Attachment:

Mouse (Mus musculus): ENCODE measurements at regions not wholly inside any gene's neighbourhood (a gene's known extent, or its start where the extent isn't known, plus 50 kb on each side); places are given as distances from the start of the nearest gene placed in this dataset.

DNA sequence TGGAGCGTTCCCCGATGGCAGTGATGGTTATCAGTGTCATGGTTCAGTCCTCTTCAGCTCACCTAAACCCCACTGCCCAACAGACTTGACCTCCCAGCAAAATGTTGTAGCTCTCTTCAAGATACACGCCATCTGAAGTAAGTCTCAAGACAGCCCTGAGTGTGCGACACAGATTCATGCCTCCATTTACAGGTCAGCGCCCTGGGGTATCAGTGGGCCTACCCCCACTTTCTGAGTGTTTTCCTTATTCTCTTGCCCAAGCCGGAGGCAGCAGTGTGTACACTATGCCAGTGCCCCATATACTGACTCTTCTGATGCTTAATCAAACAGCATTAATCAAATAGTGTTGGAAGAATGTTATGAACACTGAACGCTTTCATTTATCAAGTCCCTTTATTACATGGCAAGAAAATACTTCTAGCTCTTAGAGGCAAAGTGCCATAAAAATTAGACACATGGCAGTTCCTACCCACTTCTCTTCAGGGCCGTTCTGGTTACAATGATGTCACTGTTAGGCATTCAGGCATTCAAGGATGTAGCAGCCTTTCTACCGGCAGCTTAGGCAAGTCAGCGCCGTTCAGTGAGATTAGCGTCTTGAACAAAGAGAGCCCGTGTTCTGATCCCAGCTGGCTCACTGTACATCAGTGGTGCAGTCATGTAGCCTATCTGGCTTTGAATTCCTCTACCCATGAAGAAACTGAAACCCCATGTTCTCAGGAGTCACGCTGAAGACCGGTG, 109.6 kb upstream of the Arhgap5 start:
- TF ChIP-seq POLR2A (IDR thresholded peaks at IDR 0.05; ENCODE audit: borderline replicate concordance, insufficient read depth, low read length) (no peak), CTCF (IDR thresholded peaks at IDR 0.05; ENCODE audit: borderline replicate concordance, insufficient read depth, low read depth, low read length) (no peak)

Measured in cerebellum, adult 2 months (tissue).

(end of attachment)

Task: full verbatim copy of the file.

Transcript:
Mouse (Mus musculus): ENCODE measurements at regions not wholly inside any gene's neighbourhood (a gene's known extent, or its start where the extent isn't known, plus 50 kb on each side); places are given as distances from the start of the nearest gene placed in this dataset.

DNA sequence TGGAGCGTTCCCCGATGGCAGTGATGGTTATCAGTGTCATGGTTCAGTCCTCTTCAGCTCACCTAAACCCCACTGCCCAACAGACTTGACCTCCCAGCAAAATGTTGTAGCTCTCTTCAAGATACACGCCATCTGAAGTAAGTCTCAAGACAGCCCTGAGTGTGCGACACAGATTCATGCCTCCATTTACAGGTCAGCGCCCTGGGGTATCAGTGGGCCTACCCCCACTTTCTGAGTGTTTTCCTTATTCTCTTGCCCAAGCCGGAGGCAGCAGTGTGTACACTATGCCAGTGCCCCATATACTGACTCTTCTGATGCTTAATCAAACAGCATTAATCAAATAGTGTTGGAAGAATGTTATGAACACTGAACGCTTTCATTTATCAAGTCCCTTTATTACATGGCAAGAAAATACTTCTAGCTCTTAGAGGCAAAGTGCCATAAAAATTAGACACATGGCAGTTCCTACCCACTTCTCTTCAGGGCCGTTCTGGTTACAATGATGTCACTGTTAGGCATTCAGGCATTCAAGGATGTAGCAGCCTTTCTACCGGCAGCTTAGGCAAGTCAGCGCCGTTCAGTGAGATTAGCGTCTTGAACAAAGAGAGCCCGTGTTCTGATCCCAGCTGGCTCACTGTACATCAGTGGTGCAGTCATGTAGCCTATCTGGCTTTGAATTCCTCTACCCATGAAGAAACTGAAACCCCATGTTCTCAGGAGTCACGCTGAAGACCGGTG, 109.6 kb upstream of the Arhgap5 start:
- TF ChIP-seq POLR2A (IDR thresholded peaks at IDR 0.05; ENCODE audit: borderline replicate concordance, insufficient read depth, low read length) (no peak), CTCF (IDR thresholded peaks at IDR 0.05; ENCODE audit: borderline replicate concordance, insufficient read depth, low read depth, low read length) (no peak)

Measured in cerebellum, adult 2 months (tissue).